The DNR’s 2023 Wisconsin Spring Fishing Report covering the entire state is now available on the DNR website ‑ and it is a big, full-color publication this year! According to DNR fisheries biologist Max Wolter, this edition of the “Fishing Forecast” added many new elements and a great amount of information and photos to get anglers excited to fish.
Walleye fishing was good during opening weekend according to most reports. Activity varies from lake to lake and fish could be still spawning, finished spawning, or calling it a season and dispersing. Some fish will hold shallow, but daytime fishing might be best in mid-depths, inside of 10 feet, to deeper water. Nighttime action will remain best in shallow to very shallow locations. Look for fish on weedlines, sand flats, and rock points and shorelines. Multiple types of offerings are working, including walleye suckers, jigs and minnows, and other live bait, jerkbaits, crankbaits, stickbaits, and minnowbaits. Take an assortment!
Northern pike are on the move and fishing is good on most waters. Look for them from mid-depths to shallow, in bays, on weeds and weedlines, and ‑ as always ‑ wherever you find concentrations of panfish and baitfish. Northern and walleye suckers on jigs and live bait rigs, spinners, spoons, jerkbaits, and stickbaits can get their interest.
Largemouth bass are moving from their winter holding areas to shallower weeds, weedlines, and weed flats, but this movement can at times be a slow process. Various types of live bait, spinners, spinnerbaits, jerkbaits, and plastics are all good choices, depending on the conditions.
Smallmouth bass fishing in the Northern Bass Zone is open for catch-and-release only until June 17. As with largemouth, smallmouth are moving from deep wintering areas, but homing in on rock points and gravel flats. Do not overlook in-between areas. Sucker minnows, jerkbaits, spinners, spinnerbaits, and plastics can all be effective at this time.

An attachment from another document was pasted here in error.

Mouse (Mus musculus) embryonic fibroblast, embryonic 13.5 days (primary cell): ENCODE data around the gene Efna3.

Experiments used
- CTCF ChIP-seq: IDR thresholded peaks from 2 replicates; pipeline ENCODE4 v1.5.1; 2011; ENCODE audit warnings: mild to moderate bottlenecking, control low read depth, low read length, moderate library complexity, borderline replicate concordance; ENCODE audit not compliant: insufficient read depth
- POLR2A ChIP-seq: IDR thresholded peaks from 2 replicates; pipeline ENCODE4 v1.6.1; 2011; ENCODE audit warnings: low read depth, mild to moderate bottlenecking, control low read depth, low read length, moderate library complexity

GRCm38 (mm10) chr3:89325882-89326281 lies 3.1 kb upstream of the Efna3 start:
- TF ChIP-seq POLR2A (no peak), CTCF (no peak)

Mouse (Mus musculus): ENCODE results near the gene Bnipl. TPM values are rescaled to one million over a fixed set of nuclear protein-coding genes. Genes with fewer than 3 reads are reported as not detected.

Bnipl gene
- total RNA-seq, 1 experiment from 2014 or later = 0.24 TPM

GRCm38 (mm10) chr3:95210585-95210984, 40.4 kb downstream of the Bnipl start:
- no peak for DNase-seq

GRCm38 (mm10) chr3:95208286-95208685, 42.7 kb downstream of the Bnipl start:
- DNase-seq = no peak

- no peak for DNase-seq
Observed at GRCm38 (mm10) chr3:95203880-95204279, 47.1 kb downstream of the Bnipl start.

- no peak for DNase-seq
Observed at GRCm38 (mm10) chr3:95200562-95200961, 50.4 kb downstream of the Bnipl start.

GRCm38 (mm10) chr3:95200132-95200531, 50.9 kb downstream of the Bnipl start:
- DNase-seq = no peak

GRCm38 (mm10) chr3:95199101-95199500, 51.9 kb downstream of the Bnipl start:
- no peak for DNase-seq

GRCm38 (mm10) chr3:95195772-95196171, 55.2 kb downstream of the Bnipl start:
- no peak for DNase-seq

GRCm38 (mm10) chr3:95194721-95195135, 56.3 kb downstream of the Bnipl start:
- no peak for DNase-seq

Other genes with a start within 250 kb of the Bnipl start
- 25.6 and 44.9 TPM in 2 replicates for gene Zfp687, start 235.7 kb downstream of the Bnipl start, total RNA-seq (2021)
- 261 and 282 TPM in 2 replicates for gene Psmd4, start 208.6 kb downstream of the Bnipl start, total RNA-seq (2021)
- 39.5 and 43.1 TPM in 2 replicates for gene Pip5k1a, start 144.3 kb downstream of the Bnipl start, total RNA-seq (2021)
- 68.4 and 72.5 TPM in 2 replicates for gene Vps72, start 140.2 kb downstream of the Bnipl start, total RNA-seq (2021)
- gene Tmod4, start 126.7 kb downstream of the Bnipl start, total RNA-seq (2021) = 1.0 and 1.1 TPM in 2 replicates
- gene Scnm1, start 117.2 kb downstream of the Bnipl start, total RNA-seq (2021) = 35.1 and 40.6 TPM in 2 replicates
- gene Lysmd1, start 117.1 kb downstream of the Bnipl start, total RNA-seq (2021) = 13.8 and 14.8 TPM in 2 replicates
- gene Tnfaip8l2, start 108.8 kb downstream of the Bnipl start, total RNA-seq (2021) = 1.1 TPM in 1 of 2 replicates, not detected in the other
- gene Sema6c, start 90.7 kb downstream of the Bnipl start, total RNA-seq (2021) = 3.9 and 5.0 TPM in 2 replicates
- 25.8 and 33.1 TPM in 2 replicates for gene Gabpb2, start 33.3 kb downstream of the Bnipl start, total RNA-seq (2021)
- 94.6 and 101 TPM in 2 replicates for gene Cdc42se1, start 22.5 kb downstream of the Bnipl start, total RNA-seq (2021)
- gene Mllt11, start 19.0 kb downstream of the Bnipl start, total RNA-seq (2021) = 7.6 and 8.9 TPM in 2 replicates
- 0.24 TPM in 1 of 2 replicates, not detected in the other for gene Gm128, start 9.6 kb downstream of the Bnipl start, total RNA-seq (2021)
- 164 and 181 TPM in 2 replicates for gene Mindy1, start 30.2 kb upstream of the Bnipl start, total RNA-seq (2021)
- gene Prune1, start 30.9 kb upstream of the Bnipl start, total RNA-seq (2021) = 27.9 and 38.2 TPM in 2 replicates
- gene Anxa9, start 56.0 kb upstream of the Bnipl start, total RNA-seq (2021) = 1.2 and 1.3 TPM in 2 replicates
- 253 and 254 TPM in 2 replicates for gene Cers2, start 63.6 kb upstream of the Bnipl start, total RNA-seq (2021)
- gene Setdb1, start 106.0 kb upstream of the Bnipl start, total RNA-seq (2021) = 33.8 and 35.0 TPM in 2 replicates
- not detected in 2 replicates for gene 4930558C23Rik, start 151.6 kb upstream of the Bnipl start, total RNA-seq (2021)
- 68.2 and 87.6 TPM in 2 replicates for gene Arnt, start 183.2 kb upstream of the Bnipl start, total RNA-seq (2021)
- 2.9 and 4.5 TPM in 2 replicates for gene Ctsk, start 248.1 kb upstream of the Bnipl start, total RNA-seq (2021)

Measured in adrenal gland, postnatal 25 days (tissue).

Crappie fishing is fair as anglers (and crappies!) look forward to the spawning season. General reports indicate the fish are somewhat scattered and difficult to locate. Look for mid-depth weed flats and other weeds. Activity will increase as the water warms in coming days. Best baits include crappie minnows, fatheads, and plastics on jigs or slip bobbers.
Bluegill anglers have apparently not yet taken to the water or, if so, are not offering any reports (hmm… maybe having very good success and perhaps keeping it a secret?) Look for bluegill action to get hot in a few weeks when the fish move shallow for spawning.
May 27: Wisconsin Canoe Heritage Museum Heritage Day Celebration, Spooner (715-635-2479).
May 29: Memorial Day memorializing the veterans who made the ultimate sacrifice for this country.
June 3: Full Strawberry Moon.
June 3-4: Free Fishing Weekend.
June 3: Kids Fishing Derby, Lake Hayward Park, 8 a.m.-Noon (405-227-1789).
June 17: Chequamegon 100 (715-798-3599).
June 23-25: Musky Fest (715-634 8662).
June 23-25: Musky Fest FHNB Fishing Contest (715-634-3185).
June 23-24: DNR Learn to Fish at Shues Pond.
June 25: Hayward Bass Club Round Lakes Open, 8 a.m.-4 p.m. (405-227-1789).
Spring turkey season is six seven-day periods, Wednesday through the following Tuesday, in the seven zones open for hunting in 2023. Season dates are as follows:
Period C: May 3-9
Period D: May 10-16
Period E: May 17-23
Period F: May 24-30
For more information on area events and activities, visit the Hayward Lakes Visitor and Convention Bureau and Hayward Area Chamber of Commerce websites, view the Calendar of Events, or call (715) 634-8662 or 800-724-2992.